GRASSHOPPERS: many species, Acrididae and Tettigoniidae

ADULT: The most common short-horned grasshoppers (Acrididae) likely to be encountered in and around corn fields include the American grasshopper (Schistocerca americana), the eastern lubber grasshopper (Romalia microptera), and the migratory grasshopper (Melanoplus sanguinipes).  These grasshoppers range in size from 3/4 to 3 1/2 in. long. Their color ranges from green, gray, or brown to blackish with a wide variety of mottled patterns, stripes, or colored patches. Fore wings usually cover the hind wings and abdomen, but in some species the abdomen extends beyond the wing tips. Hind wings and rear legs may be brightly colored with white, yellow, red or green. They have boxy heads, large oval compound eyes and short antennae rarely longer than the head.  The femora on rear legs are enlarged and flattened and the rear tibia are stick-like with many rear projecting spines.  Meadow grasshoppers are the most common long-horned grasshoppers (Tettigoniidae) that feed on corn leaves, particularly in the southern sweet corn growing regions. These are slender, light to bright green grasshoppers with thread-like antennae longer than the wings. They have slender, more cone-shaped heads with small, bulging, rounded compound eyes.  The rear femora of tettigoniids are not as expanded or flatended as in acridids.

EGG: They are deposited as a frothy mass in soil on roadsides or field margins, preferably in grassy areas. Eggs are sausage-like and vary by species in shape (straight to banana-like) and color (orange to brown). Number of eggs varies by species ranging from 18 to 100. Length of egg stage is quite variable, ranging from 14 d in the American to 6 to 8 mo. in the eastern lubber grasshopper.

NYMPH: Nymphs emerge from a hardened egg mass looking like miniature adults without wings. Color may vary considerably from that of adult. Wing buds become visible, and antennae of short-horned grasshoppers develop more segments, as they molt into later instars. Their development rates (ranging from 3 wk to 2 mo.) are highly affected by temperature and food quality. There is no pupal stage.

GENERATION TIME: Variable by species from 1.5 to 10 mo.

DAMAGE: Grasshoppers are a sporadic but potentially serious pest. Consecutive years of drought are conducive to population increase. Corn in northern through central Florida is more prone to short-horned grasshopper damage during summer months. Adults and nymphs feed on leaves, silks and husks usually beginning near field margins. They feed across leaves leaving large notches, and broken or detached leaf tips. Damage in seedling corn can slow growth and result in uneven ear maturity or poor pollination. Southern corn in the Fall and Spring are more prone to damage by long-horned grasshoppers. This damage can be worse in fields with grass weeds. Meadow grasshoppers often feed on young leaves emerging from the whorl, leaving large notches and holes in emerging leaves.

CONTROL: Non-crop feeding species may be temporarily found within the crop, and crop feeding species may be developing in non-crop areas. A sweep net is a good tool for monitoring grasshoppers and to capture them for positive identification. Grasshoppers often develop in weedy or uncultivated fields or field margins.  Control of vegetation in and surrounding fields should be timed several weeks in advance of planting so grasshoppers are less likely to move onto emerging seedlings.  Grasshopper control can be difficult, particularly with older nymphs and adults.  Pesticides are available for post-emergence foliar applications and may be mixed with baits (e.g., wheat bran) for nymphs of some species, such as the migratory grasshopper. Foliar treatments can be more effective if applied to surrounding non-crop areas to kill developing populations of young crop-feeding grasshoppers before they move into the corn field. Formulations, rates, and pre-harvest intervals of insecticides for grasshopper control are listed below for sweet corn (Table 1) and field corn (Table 2).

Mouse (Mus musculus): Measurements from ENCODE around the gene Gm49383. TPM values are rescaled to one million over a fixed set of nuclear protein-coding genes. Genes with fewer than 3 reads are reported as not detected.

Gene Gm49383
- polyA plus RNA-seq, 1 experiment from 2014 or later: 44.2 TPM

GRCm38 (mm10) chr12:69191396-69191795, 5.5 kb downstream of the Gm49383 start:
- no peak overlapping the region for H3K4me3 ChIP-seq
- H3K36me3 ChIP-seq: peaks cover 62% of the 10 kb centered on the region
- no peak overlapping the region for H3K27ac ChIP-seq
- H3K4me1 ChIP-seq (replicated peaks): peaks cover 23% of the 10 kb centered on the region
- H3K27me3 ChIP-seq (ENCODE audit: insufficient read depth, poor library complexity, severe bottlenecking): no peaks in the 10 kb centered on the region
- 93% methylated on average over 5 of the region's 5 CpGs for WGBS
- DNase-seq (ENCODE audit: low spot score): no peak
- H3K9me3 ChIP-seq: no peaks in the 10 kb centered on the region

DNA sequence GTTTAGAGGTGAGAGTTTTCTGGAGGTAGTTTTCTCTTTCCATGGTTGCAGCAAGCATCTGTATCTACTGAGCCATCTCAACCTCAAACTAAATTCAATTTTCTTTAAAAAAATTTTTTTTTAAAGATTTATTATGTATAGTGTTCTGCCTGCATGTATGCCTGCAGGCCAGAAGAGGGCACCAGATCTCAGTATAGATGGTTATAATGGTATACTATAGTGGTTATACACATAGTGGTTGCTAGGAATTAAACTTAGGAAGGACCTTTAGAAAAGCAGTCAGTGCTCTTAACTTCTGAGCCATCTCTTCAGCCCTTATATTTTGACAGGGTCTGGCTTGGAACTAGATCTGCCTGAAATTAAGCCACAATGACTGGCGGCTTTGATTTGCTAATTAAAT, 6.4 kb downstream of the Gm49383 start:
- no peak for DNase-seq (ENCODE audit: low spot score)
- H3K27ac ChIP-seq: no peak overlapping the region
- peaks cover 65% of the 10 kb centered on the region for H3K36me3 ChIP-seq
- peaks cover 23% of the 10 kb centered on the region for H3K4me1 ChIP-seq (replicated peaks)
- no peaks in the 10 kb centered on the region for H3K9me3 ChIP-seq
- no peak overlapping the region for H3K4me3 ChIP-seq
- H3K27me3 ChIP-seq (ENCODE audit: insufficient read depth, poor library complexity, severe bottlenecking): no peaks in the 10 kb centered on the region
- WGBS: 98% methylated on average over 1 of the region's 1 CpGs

Table 1.  Chemical control of grasshoppers in sweet corn
Insecticide, formulation Rate/acre Min. days to harvest Application notes
chlorpyrifos (Lorsban) 4 E 0.5 - 1 pt 35 fodder, grain; 14 **  
cyfluthrin (Baythrioid 2) 2 EC 2.0 - 2.8 fl oz 0  
cyhalothrin (Karate, Warrior) 1 EC 2.56 - 3.84 fl oz 1  
diazinon (D-z-n) 50 W 1 lb 7  
diazinon (D-z-n AG500) 4 EC 1 pt 7  
diazinon (D-z-n AG600) WBC 12.75  fl oz 7  
esfenvalerate (Asana XL) 0.66 EC 5.8 - 9.6 fl oz 1  
methyl parathion (Penncap-M) 2 EC 2 - 3 pt 3 ears; 12 forage, grazing  
**harvest or grazing of forage or silage

Table 2.  Chemical control of grasshoppers in field corn
Insecticide, formulation Rate/acre Min. days to harvest Application notes
chlorpyrifos (Lorsban) 4 E 0.5 - 1 pt 35 fodder, grain; 14 grazing, silage  
cyhalothrin (Karate, Warrior) 1 EC 2.56 - 3.84 fl oz 21  
dimethoate (Dimate, Dimethoate 400) 4 EC 1 pt 14  
dimethoate (5 LB Dimethoate) 5 EC 12.8 fl oz 14  
esfenvalerate (Asana XL) 0.66 EC 5.8 - 9.6 fl oz 21  
ethyl parathion (Parathion) 8 EC 0.75 pt 12  
malathion (Malathion) 5 EC 1.5 pt 7  
methyl parathion (Penncap - M) 2EC 2 - 3 pt 12  
**harvest or grazing of forage or silage